A Prague Stairwell's DNA Structure Revealed
January 1, 2015
When commissioned to design the facade and interior of the Institute of Molecular Genetics for the Czech Academy of Science, the Prague-based firm Studio P-H-A decided to add some bling to biomedicine. Responding to the standard-issue rectilinear volume designed by fellow Czech firm Atelier Ypsilon, architects Jan Sesták and Marek Deyl appended a glittering steel staircase that takes the form of DNA’s double helix.
The interior plan of the lab building “is very economical and rational, without any significant centralized space,” Sesták explains, so the architects at Studio P-H-A decided to emphasize the interior’s best feature: a circulation core topped by three off-the-shelf skylights. “The chief aim was to bring daylight as far as the ground level” of the six-story interior, Sesták says, adding that in the absence of more formal social spaces, daylight would induce resident scientists to gather in the generous stairwell.
The architects determined that hanging stairs with gridded stainless-steel treads and risers would maximize light penetration. The so-called “poro-grill” was water-jet-cut from sheets and heat-forged. Usually, this kind of stair system is hung with a frame that cradles the steps and keeps feet from landing out of bounds, but Sesták and Deyl eliminated this step of fabrication to avoid the visual obstruction.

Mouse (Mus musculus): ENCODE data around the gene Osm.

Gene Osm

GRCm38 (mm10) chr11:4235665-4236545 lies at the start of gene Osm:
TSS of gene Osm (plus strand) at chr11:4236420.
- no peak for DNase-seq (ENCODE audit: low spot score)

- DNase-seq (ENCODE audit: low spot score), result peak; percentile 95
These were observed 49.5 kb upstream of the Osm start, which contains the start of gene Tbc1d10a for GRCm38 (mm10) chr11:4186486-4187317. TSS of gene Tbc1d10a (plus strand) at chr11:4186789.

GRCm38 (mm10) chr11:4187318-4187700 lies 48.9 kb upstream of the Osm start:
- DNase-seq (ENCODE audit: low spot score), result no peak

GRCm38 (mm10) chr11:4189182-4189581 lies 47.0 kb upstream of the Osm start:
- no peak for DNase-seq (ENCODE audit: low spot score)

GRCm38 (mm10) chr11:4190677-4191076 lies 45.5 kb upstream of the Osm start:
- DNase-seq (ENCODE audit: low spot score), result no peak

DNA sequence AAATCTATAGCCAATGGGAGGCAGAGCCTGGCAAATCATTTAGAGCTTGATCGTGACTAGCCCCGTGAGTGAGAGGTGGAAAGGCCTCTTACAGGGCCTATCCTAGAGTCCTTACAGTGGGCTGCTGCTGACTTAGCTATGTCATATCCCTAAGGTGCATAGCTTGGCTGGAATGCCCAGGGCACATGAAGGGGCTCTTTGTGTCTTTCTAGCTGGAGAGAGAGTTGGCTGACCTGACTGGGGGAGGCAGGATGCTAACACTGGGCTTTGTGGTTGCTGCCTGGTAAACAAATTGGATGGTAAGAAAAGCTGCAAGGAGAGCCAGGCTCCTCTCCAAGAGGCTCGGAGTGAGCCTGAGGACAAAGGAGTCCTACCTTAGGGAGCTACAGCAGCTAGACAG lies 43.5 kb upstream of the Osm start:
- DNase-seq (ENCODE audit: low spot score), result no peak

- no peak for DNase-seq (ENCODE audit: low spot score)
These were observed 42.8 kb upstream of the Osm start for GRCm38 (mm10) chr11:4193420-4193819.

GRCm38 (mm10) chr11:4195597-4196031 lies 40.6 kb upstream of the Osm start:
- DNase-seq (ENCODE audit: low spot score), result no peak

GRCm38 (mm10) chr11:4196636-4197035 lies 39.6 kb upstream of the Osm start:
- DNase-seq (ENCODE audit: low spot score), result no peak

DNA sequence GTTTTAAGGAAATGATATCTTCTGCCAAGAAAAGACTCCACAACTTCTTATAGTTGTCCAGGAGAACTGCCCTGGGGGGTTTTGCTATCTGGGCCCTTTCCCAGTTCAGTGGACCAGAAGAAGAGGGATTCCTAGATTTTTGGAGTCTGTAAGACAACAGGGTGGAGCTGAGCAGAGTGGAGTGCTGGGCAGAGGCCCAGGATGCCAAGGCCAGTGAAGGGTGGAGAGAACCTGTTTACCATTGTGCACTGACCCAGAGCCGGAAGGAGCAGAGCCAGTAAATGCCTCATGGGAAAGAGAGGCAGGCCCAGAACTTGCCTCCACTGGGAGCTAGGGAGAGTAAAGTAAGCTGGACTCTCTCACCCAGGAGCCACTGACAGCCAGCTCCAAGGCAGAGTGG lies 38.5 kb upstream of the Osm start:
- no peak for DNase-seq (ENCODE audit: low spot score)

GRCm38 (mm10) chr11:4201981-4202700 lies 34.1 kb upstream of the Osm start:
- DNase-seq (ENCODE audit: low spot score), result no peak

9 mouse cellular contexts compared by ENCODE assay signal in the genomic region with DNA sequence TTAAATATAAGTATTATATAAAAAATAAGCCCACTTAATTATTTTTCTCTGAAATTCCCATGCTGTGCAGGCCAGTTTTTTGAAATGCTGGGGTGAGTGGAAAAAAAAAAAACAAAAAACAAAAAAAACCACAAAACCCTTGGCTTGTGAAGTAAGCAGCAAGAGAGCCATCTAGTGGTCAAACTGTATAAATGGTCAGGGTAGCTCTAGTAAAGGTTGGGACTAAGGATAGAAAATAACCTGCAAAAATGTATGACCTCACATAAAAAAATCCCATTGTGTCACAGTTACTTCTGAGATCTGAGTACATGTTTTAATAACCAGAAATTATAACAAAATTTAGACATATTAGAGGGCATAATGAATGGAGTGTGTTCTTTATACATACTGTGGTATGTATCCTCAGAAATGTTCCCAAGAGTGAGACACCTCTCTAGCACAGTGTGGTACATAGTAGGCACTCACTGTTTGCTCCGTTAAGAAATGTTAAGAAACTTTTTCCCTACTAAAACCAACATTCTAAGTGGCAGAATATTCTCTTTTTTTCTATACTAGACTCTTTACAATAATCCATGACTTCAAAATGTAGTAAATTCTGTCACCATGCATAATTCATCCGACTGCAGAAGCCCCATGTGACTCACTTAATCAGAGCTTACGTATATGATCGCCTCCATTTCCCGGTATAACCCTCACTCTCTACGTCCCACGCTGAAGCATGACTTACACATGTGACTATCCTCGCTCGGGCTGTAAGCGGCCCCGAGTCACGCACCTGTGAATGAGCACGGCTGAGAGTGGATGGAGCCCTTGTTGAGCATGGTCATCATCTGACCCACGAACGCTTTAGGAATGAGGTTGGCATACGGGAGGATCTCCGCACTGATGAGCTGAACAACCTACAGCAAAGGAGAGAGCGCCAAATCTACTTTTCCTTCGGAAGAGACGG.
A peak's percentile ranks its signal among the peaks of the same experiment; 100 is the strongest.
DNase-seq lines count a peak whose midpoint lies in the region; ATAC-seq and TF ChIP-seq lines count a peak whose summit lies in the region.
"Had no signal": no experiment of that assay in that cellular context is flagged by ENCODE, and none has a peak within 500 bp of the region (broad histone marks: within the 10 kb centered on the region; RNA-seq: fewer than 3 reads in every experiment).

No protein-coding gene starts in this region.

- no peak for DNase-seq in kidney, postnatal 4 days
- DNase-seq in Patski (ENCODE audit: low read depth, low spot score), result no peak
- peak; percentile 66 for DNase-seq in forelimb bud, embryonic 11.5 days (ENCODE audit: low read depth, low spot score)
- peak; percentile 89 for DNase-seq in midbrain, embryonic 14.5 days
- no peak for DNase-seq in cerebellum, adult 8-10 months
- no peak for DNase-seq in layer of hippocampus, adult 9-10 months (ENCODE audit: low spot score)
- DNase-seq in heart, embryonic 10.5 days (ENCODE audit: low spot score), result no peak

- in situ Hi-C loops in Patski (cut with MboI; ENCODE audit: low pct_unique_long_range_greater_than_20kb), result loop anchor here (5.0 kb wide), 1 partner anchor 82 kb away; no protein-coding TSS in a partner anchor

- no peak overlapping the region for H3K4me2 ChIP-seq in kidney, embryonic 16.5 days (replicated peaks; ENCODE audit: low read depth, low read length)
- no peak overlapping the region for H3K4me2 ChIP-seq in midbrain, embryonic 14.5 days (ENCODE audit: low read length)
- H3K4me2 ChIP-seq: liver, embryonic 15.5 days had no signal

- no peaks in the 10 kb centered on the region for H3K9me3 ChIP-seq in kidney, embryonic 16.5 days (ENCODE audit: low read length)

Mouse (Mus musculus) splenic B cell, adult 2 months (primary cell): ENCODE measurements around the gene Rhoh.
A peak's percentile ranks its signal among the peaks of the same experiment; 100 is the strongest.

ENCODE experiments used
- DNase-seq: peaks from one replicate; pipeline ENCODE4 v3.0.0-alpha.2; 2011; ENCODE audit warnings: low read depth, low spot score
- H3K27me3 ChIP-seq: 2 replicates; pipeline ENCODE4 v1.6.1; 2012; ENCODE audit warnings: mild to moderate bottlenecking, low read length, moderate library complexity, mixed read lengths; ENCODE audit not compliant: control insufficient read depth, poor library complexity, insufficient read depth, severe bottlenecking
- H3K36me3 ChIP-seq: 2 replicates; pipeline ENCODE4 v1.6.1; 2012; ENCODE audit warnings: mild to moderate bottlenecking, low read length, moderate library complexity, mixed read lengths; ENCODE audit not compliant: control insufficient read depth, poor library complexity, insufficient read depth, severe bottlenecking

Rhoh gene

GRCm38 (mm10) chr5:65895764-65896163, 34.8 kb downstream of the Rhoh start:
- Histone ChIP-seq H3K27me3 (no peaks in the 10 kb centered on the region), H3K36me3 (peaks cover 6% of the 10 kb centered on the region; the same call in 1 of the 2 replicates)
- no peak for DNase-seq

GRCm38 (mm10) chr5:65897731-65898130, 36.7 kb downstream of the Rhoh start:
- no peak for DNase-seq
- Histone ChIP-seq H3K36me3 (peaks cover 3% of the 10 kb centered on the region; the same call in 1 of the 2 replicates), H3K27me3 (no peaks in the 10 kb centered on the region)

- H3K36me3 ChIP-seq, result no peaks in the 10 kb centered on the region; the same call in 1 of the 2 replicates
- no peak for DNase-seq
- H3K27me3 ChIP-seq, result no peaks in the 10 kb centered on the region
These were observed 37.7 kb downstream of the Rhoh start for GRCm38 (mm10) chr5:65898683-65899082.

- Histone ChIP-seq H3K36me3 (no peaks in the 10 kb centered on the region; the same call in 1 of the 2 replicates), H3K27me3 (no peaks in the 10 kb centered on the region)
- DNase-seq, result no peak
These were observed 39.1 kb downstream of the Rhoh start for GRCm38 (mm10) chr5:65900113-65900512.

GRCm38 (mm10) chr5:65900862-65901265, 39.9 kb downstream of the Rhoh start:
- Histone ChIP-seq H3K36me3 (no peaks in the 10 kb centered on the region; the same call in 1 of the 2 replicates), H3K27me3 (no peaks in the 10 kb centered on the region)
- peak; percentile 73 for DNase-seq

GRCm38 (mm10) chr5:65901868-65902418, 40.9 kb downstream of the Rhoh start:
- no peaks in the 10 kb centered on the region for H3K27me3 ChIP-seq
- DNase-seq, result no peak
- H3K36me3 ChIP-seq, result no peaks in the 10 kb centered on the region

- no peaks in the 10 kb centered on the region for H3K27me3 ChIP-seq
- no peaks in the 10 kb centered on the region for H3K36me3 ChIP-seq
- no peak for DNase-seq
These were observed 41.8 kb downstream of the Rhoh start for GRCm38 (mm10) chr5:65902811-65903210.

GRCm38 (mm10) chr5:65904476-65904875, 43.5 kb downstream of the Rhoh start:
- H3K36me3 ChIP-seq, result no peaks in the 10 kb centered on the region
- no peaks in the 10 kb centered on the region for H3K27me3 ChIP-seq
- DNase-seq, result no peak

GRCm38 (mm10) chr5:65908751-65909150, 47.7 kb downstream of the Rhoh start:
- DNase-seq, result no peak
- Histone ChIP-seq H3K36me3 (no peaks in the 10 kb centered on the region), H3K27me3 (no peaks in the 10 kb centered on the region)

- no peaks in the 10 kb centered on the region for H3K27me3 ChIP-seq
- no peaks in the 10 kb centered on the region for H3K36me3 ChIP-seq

Instead, Studio P-H-A secured the perimeter by specifying a proprietary Carl Stahl system of steel cables that runs the entire height of the building. Each 0.2-inch tie rod is attached to the ceiling and to stainless-steel tensioners anchored with chemical adhesive to the reinforced-concrete foundation. With slim stainless-steel handrails connected to the tie rods, the cables effectively serve as balusters. The railings are reinforced via additional attachments to the concrete shaft surrounding the stair. And where the railing trails off into intersecting corridors, bonded glass replaces the Carl Stahl balustrade. “Glass was measured on-site and specially manufactured for each position, since the precision of the reinforced-concrete structure was not sufficient,” Sesták points out.
In the spirit of transparency, stair landings of Conex bonded safety glass rest within custom-made steel girders. “We desired to give a ‘technological’ impression to the entire structure, which would correspond with the exactness of a scientific institution,” Sesták says. To invoke the correspondence more literally, the glass landings are printed with an antislip grid in a pattern derived from DNA-sequence-registration-machine outputs.
Institute employees began moving into the new building in January. Today, a double-layer Barrisol membrane on the skylights diffuses the intense sun, transforming the light into a pleasant blanket flooding the diaphanous stair. Sesták admits the installation’s astounding visual lightness did inspire early feelings of uncertainty among some building users, who were, perhaps, expecting Studio P-H-A’s contribution to be as conservative as the new structure containing it, but the employees now embrace it.